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A MATCH FOR THE SQUIB.
To the Old Moon-Raker. Sir, PresUMING that my first letter is unanswerable since it merely states facts, and asks no question, 1 proceed to investigate the substance of your last letter, which is really nothing more nor less than a wretchedly manufactured Electioneering Squib. It is true it possesses some of those essential qualities which are requisite to a squib, it has the slow fire, the quick fire, and the BOUNCE! but they are loosely connected! they are not well rammed in! a little shaking will ruin the whole composition, and your invaluable production will explode at the application of the first spark, and blow up “the Gentleman" constituting the bounce in the tail. But ere i present to the Printers my match (for so I chuse to
I call this my letter) which their press is to bring to light, I will take to pieces your ill-organised serpent, and carefully examine its contents. 'I will rake out the dross from your case, and expose.it to the public eye! I give you notice that I will then apply my match to the mass, and thus prevent the unwary from falling into danger.
And first, as to the slow fire.-- More than one half of your squib is composed of a tedious account of yourself ; commence ing, like the generality of last dying speeches, with “ the birth, the parentage, and the education." Without vanity I hope Í ,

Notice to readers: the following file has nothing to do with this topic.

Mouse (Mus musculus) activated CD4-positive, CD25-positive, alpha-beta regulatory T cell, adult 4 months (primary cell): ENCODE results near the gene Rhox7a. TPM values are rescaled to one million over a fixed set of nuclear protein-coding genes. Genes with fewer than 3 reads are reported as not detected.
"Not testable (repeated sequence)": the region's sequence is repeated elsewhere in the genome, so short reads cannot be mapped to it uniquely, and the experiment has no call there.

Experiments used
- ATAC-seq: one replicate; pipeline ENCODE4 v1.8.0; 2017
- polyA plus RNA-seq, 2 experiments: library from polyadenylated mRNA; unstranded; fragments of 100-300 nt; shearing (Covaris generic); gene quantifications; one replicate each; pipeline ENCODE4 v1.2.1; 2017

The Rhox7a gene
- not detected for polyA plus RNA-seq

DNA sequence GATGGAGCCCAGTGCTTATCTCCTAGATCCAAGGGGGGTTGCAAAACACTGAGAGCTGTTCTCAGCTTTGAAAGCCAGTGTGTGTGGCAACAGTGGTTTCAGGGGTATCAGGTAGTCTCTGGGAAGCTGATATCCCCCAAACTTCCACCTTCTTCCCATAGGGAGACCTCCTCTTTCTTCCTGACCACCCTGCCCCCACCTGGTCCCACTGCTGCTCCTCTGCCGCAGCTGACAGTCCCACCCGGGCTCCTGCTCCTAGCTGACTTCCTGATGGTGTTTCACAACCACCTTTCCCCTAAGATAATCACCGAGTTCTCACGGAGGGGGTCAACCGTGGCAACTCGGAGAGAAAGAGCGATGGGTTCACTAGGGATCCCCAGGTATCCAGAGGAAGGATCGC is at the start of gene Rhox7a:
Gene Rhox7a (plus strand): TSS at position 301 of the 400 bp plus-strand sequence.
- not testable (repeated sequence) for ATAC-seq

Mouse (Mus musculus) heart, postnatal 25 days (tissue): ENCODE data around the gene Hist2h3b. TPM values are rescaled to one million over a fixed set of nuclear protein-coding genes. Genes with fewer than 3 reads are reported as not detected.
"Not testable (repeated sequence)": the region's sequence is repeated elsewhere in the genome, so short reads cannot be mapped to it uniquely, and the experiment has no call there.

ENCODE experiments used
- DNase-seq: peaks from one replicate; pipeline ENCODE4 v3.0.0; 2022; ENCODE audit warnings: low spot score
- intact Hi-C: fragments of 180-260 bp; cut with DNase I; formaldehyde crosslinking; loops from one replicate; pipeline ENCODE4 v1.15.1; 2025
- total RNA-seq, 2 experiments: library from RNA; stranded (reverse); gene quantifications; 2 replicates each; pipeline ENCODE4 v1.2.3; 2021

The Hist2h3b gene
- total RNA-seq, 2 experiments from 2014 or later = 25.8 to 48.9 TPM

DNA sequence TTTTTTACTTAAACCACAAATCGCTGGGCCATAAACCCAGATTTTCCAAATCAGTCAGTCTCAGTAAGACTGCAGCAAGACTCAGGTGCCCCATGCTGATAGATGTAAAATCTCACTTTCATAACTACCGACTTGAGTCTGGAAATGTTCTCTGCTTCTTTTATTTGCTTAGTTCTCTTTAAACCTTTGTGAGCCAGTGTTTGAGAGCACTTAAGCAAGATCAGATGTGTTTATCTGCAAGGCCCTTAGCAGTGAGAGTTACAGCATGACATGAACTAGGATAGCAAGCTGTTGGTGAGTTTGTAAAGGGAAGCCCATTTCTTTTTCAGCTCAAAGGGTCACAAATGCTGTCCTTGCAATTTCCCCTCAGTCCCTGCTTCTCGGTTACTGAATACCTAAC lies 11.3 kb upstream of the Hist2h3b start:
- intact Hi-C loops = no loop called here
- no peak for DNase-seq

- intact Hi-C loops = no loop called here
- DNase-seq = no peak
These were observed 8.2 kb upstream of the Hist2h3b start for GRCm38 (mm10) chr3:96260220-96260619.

I may say that I am one of your own judicious men, to whom either of these pretensions can signify nothing." I would rather“ refute your arguments,” than « descant on your deformities” or beauties. As therefore the slow fire is composed of too much egotism, I conclude it to be radically bad, and ineffectual.
The quick fire is all that relates to Mr. Long Wellesley: Even the slightest allusion to bim, be it never so abusive, brings to my mind the illuminating brilliancy of his talents, and all those his commanding qualifications, which have been nurtured and improved in the noblest families in this kingdom ; in that school of discipline and glory, the army of his illustrious uncle, the immortal Duke of Wellington, and in the Commons House of Parliament of these realms. Tell us not of " local interests !” We have here in one man the gentleman! the soldier! and the senator! The gentleman, by birth, by parentage, and education; every qualification necessary to form that character exists in every act and deed of Mr. Long Wellesley. I wish to put his “ merits" in competition with those of that gentleman whose merits" (as you observe) “ are now too clearly ascertained." I said Mr. Long Wellesley is a Soldier ! I say fur